Corinne Dempsey profiles an unusual South Indian temple community in Rush, New York, outside Rochester. The temple, established by a charismatic non-Brahman Sri Lankan Tamil, stands out for its combination of orthodox ritual meticulousness and socioreligious iconoclasm. The vitality with which devotees participate in ritual themselves and their ready access to the deities contrasts sharply with ritual activities at most North American Hindu Temples, where (following the usual Indian custom) ritual is performed only by priests and access to the highly sanctified divine images is closely guarded. Drawing on several years of contact with the guru and his followers, Dempsey uses the Rush temple's surprising success to analyze the distinctive dynamics of diaspora Hinduism, including issues of gender and caste, ethnic community, and spiritual enthusiasm.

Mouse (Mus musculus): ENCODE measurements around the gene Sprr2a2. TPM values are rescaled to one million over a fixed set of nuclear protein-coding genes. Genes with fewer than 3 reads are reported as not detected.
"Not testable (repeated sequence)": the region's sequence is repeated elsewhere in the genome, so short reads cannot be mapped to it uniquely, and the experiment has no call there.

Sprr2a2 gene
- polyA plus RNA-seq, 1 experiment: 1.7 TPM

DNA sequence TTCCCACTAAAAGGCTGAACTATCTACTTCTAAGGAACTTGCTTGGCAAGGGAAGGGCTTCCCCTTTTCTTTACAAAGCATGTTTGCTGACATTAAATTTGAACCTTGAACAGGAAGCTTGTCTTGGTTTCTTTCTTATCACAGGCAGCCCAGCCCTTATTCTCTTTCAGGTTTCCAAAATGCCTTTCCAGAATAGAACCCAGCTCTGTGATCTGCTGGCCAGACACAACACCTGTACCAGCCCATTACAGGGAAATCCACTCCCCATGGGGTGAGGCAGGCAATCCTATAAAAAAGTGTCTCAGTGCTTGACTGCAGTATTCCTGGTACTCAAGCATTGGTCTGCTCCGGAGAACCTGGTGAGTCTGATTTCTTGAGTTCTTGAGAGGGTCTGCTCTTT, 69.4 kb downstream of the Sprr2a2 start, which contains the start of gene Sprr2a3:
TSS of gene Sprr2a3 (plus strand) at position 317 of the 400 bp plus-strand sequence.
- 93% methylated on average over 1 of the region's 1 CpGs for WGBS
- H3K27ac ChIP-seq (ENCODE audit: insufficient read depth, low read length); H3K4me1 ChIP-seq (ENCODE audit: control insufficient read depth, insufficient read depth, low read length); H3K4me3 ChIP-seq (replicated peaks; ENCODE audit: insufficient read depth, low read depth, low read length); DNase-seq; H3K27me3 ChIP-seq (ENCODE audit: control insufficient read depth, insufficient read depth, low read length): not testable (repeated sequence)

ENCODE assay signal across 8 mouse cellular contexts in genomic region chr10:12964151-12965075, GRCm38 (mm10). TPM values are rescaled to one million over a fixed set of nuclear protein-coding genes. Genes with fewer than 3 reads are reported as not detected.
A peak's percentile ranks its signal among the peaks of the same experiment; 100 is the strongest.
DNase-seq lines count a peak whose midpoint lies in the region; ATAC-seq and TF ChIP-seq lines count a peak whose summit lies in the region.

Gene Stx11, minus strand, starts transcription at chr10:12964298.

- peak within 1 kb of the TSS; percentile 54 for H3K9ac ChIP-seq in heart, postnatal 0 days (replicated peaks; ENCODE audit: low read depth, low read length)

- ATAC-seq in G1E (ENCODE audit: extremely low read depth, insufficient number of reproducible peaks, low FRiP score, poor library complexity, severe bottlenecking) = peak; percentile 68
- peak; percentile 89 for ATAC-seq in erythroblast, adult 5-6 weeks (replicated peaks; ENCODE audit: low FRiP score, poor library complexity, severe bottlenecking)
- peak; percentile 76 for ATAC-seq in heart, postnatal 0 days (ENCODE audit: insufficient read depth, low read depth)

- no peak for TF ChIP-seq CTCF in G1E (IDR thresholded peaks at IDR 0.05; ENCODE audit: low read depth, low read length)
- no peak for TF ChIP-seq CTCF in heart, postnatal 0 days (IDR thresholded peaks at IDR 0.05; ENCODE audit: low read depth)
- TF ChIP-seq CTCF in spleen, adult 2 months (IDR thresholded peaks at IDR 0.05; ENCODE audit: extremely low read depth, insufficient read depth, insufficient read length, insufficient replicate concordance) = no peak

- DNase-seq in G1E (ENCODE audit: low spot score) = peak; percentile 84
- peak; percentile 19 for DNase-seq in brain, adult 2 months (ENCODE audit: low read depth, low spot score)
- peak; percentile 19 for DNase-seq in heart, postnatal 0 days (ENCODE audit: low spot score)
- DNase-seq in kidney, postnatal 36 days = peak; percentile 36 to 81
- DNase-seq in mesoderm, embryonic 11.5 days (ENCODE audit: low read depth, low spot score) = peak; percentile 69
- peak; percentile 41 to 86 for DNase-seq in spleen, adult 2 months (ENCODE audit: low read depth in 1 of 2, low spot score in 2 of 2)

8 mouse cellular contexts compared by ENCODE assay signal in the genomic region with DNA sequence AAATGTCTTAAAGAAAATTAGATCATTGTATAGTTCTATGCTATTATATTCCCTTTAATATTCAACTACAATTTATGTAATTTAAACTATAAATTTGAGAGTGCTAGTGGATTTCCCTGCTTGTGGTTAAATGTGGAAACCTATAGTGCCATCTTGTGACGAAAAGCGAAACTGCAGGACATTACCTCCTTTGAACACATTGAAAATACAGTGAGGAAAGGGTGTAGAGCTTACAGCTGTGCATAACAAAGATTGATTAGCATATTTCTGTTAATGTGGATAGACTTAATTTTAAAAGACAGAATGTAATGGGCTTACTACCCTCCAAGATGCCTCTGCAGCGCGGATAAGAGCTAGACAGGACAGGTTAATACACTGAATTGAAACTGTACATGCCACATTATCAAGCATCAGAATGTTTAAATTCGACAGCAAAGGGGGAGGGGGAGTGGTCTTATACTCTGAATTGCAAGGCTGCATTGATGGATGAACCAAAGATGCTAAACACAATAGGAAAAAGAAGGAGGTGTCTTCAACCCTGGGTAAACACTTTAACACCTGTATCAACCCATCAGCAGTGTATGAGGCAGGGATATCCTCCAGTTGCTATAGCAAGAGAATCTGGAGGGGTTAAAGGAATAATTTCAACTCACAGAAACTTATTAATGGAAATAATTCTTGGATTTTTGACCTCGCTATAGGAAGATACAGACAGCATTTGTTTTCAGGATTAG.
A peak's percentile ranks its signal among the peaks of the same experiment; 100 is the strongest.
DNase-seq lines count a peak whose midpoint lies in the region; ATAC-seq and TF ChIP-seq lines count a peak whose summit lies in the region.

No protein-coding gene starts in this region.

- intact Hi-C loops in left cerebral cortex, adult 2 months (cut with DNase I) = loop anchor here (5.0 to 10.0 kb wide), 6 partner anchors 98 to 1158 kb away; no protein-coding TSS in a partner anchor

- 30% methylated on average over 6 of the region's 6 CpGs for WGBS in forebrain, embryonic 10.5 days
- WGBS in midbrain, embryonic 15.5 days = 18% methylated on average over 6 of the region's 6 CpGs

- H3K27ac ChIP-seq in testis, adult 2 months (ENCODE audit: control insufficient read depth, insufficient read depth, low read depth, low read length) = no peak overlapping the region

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Published December 15, 2005
by Oxford University Press, USA.
History, Religion & Spirituality.